5. The Tragedy of the Commons • “As a rational being, each herdsman seeks to maximize his gain.” • “…, the rational herdsman concludes that the only sensible course for him to pursue is to add another animal to his herd. And another; and another... But this is the conclusion reached by each and every rational herdsman sharing a commons. Therein is the tragedy. • “Ruin is the destination toward which all men rush, each pursuing his own best interest in a society that believes in the freedom of the commons. Freedom in a commons brings ruin to all.” Hardin 1968

  6. The Tragedy of the Commons • “What shall we do? We have several options. We might sell them off as private property. We might keep them as public property, but allocate the right to enter them.” Hardin 1968 • The Solution: Private Property or Public Property • In later articles Hardin favors State intervention, “a Leviathan to use Hobbes term” (Hardin 1978, 314)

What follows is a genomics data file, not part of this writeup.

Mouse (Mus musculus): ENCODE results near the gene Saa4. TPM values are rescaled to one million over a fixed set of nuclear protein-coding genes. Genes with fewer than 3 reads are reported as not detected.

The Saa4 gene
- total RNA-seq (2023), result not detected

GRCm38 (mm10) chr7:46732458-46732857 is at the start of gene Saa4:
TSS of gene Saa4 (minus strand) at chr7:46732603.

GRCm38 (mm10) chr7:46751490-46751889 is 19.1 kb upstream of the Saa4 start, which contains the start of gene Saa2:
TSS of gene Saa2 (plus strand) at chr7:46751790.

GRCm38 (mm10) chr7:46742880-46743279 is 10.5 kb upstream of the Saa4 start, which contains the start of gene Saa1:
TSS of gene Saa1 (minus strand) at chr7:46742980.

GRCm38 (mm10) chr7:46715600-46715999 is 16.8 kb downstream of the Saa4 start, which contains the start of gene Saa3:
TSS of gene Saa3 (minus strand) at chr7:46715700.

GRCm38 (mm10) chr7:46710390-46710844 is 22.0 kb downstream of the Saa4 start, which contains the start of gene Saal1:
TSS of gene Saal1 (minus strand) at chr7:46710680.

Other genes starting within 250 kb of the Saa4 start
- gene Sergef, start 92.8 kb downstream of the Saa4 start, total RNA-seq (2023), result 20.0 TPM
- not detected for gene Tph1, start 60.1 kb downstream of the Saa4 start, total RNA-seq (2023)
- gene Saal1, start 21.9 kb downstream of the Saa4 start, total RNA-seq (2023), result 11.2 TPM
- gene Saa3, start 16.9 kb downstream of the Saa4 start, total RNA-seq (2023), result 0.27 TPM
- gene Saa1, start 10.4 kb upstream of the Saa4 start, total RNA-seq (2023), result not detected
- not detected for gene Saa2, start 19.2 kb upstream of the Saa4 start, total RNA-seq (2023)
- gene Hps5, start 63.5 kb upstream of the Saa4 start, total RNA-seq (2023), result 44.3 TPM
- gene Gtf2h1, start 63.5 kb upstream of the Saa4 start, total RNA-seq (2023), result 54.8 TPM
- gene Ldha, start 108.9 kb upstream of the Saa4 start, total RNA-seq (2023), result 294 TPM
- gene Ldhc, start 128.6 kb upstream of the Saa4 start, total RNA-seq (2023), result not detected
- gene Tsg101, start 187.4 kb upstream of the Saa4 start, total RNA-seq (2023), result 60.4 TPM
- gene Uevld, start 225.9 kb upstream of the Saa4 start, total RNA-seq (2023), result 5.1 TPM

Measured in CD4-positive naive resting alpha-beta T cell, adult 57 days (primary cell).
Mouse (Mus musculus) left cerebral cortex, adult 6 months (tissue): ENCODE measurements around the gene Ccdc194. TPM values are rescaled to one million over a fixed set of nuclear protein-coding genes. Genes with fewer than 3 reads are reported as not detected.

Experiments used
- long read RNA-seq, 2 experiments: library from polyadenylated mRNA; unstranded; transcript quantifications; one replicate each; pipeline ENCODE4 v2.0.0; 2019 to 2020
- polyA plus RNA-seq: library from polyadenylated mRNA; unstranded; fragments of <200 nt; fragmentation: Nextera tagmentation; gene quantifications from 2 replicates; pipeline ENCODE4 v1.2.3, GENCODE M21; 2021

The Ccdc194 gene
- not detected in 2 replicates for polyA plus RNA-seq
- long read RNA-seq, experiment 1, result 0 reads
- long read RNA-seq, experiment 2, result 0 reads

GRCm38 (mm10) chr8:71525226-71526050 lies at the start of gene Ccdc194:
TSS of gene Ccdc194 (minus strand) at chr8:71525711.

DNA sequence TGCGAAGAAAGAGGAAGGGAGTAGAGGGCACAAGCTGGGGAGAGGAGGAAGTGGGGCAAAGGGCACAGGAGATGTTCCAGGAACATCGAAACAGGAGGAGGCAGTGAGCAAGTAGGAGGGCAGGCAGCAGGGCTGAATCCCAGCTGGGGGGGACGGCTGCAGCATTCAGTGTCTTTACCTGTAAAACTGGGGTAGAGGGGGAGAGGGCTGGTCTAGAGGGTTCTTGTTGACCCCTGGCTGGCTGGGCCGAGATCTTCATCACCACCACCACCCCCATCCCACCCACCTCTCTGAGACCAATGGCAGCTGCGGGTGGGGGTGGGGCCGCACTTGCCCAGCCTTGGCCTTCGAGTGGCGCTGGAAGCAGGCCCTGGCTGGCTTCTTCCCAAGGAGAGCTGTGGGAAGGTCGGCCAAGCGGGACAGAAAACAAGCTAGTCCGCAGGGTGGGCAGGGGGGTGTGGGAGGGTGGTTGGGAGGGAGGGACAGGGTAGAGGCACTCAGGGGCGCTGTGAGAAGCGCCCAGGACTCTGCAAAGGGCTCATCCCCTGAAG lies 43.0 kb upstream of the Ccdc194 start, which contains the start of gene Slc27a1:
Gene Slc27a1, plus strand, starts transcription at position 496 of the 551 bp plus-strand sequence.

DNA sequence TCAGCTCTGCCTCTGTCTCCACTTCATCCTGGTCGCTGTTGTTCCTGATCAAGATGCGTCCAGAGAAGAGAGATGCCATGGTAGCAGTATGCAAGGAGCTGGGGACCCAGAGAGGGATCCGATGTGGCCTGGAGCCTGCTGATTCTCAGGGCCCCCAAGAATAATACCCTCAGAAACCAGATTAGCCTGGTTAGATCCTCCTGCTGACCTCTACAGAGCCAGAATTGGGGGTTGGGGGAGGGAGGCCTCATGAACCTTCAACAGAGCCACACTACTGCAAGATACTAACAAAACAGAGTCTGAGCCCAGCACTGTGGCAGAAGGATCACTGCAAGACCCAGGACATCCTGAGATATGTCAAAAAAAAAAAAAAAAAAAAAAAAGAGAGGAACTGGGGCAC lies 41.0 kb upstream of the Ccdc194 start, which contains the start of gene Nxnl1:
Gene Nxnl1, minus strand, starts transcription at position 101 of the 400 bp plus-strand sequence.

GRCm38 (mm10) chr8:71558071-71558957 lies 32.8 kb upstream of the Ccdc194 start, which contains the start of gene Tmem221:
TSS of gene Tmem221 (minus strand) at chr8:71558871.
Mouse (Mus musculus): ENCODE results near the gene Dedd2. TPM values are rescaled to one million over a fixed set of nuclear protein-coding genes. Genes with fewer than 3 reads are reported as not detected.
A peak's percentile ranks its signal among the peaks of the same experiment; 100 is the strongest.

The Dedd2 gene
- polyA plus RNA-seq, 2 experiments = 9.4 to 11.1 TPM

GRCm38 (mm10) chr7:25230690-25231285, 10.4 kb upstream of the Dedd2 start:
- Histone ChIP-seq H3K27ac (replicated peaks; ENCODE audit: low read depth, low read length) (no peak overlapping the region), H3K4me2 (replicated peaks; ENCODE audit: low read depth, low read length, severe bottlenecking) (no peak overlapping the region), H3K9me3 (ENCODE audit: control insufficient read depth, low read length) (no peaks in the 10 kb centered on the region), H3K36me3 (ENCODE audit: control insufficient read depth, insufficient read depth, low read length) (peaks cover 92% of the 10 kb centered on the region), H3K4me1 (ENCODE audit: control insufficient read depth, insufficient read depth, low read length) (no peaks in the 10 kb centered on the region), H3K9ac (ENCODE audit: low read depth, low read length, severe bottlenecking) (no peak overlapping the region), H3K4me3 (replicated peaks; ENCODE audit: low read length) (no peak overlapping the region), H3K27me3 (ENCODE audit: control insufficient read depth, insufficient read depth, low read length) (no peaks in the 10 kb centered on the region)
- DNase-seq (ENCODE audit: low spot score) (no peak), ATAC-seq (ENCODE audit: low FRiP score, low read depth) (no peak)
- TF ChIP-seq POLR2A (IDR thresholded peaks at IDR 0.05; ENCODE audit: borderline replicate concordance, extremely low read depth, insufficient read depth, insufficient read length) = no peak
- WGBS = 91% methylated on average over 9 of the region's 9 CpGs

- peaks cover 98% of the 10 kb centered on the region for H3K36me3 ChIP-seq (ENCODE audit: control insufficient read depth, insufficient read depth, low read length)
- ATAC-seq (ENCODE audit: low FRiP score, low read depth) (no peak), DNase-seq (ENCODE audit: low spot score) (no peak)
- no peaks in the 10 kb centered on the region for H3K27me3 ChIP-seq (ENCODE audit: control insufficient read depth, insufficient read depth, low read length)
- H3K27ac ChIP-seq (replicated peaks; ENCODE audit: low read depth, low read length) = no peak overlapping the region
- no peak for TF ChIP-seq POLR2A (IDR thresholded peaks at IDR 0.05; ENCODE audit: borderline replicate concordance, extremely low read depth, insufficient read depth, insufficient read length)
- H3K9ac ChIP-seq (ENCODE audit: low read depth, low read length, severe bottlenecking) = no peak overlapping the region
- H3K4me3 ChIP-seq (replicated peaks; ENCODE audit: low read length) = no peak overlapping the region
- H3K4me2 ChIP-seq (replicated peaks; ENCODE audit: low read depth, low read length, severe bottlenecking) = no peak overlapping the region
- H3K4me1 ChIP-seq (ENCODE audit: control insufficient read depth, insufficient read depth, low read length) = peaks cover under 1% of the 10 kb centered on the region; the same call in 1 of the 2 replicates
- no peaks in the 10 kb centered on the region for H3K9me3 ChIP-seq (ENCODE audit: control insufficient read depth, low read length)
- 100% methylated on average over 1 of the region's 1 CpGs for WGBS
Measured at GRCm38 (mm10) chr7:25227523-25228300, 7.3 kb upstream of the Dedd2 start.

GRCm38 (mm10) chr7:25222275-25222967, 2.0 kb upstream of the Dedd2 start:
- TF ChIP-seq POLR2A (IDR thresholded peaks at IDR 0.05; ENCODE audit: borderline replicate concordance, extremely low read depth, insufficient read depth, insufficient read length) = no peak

7. The Tragedy of the Commons • Hobbes: Leviathan argues for a social contract and rule by an absolute sovereign. Top - down society • Conclusion: Environmental problem can not be solved by cooperation • Impact:The tragedy of the commons became a metaphor for a lot of problems in the 60s and 70s: overpopulation, firewood crises around the world, acid rain, urban crime, etc. • An image of helpless individuals destroying their own resources.

  8. The Tragedy of the Commons • Are the only solutions on environmental problems privatization or state intervention? Adam Smith or Karl Marx? • Is it impossible for people to cooperate? Does collective action always lead to depletion of resources? • In the 80s scholars started to question these assumptions in systematic scientific way. • Most prominent Elinor Ostrom

  9. Elinor (Lin) Ostrom 1933-2012 Born in Beverly Hills , CA PhD UCLA 1965 Indiana University 1965 – 2012

  10. Elinor Ostrom • (Ostrom) Workshop for Political Theory and Policy Analysis, 1973 • An inter-disciplinary research group focused on the study of institutions, development, and governance.